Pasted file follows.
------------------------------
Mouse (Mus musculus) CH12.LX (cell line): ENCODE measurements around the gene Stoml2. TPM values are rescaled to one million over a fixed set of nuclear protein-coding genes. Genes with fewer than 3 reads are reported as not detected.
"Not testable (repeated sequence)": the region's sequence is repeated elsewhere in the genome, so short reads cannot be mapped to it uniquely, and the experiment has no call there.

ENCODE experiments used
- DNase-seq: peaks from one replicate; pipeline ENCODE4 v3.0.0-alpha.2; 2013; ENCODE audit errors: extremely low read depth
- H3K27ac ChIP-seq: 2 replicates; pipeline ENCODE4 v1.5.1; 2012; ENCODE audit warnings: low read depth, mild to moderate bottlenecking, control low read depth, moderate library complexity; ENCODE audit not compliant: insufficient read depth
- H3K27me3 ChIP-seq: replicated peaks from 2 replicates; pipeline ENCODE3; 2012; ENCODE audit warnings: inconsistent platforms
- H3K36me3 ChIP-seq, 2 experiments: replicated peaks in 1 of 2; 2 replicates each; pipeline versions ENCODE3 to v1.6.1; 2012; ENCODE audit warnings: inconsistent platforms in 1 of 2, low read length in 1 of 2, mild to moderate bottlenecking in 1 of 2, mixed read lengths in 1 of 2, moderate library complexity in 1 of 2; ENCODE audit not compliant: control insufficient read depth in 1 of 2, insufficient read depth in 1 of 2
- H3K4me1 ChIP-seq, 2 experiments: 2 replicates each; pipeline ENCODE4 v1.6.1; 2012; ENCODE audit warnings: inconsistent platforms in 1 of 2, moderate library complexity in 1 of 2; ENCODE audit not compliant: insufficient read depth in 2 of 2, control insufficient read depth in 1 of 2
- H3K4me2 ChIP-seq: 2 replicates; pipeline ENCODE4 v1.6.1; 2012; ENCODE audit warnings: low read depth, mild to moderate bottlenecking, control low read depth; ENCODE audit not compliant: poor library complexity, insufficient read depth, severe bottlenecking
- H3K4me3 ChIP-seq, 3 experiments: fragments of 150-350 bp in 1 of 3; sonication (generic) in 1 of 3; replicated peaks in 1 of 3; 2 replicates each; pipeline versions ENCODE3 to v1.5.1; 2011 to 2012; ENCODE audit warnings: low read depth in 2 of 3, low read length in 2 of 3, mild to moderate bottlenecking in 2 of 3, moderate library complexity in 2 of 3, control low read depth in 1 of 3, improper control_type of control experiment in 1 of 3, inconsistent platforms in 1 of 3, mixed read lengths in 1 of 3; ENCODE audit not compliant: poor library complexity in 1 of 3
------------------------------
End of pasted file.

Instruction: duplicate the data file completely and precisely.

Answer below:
Mouse (Mus musculus) CH12.LX (cell line): ENCODE measurements around the gene Stoml2. TPM values are rescaled to one million over a fixed set of nuclear protein-coding genes. Genes with fewer than 3 reads are reported as not detected.
"Not testable (repeated sequence)": the region's sequence is repeated elsewhere in the genome, so short reads cannot be mapped to it uniquely, and the experiment has no call there.

ENCODE experiments used
- DNase-seq: peaks from one replicate; pipeline ENCODE4 v3.0.0-alpha.2; 2013; ENCODE audit errors: extremely low read depth
- H3K27ac ChIP-seq: 2 replicates; pipeline ENCODE4 v1.5.1; 2012; ENCODE audit warnings: low read depth, mild to moderate bottlenecking, control low read depth, moderate library complexity; ENCODE audit not compliant: insufficient read depth
- H3K27me3 ChIP-seq: replicated peaks from 2 replicates; pipeline ENCODE3; 2012; ENCODE audit warnings: inconsistent platforms
- H3K36me3 ChIP-seq, 2 experiments: replicated peaks in 1 of 2; 2 replicates each; pipeline versions ENCODE3 to v1.6.1; 2012; ENCODE audit warnings: inconsistent platforms in 1 of 2, low read length in 1 of 2, mild to moderate bottlenecking in 1 of 2, mixed read lengths in 1 of 2, moderate library complexity in 1 of 2; ENCODE audit not compliant: control insufficient read depth in 1 of 2, insufficient read depth in 1 of 2
- H3K4me1 ChIP-seq, 2 experiments: 2 replicates each; pipeline ENCODE4 v1.6.1; 2012; ENCODE audit warnings: inconsistent platforms in 1 of 2, moderate library complexity in 1 of 2; ENCODE audit not compliant: insufficient read depth in 2 of 2, control insufficient read depth in 1 of 2
- H3K4me2 ChIP-seq: 2 replicates; pipeline ENCODE4 v1.6.1; 2012; ENCODE audit warnings: low read depth, mild to moderate bottlenecking, control low read depth; ENCODE audit not compliant: poor library complexity, insufficient read depth, severe bottlenecking
- H3K4me3 ChIP-seq, 3 experiments: fragments of 150-350 bp in 1 of 3; sonication (generic) in 1 of 3; replicated peaks in 1 of 3; 2 replicates each; pipeline versions ENCODE3 to v1.5.1; 2011 to 2012; ENCODE audit warnings: low read depth in 2 of 3, low read length in 2 of 3, mild to moderate bottlenecking in 2 of 3, moderate library complexity in 2 of 3, control low read depth in 1 of 3, improper control_type of control experiment in 1 of 3, inconsistent platforms in 1 of 3, mixed read lengths in 1 of 3; ENCODE audit not compliant: poor library complexity in 1 of 3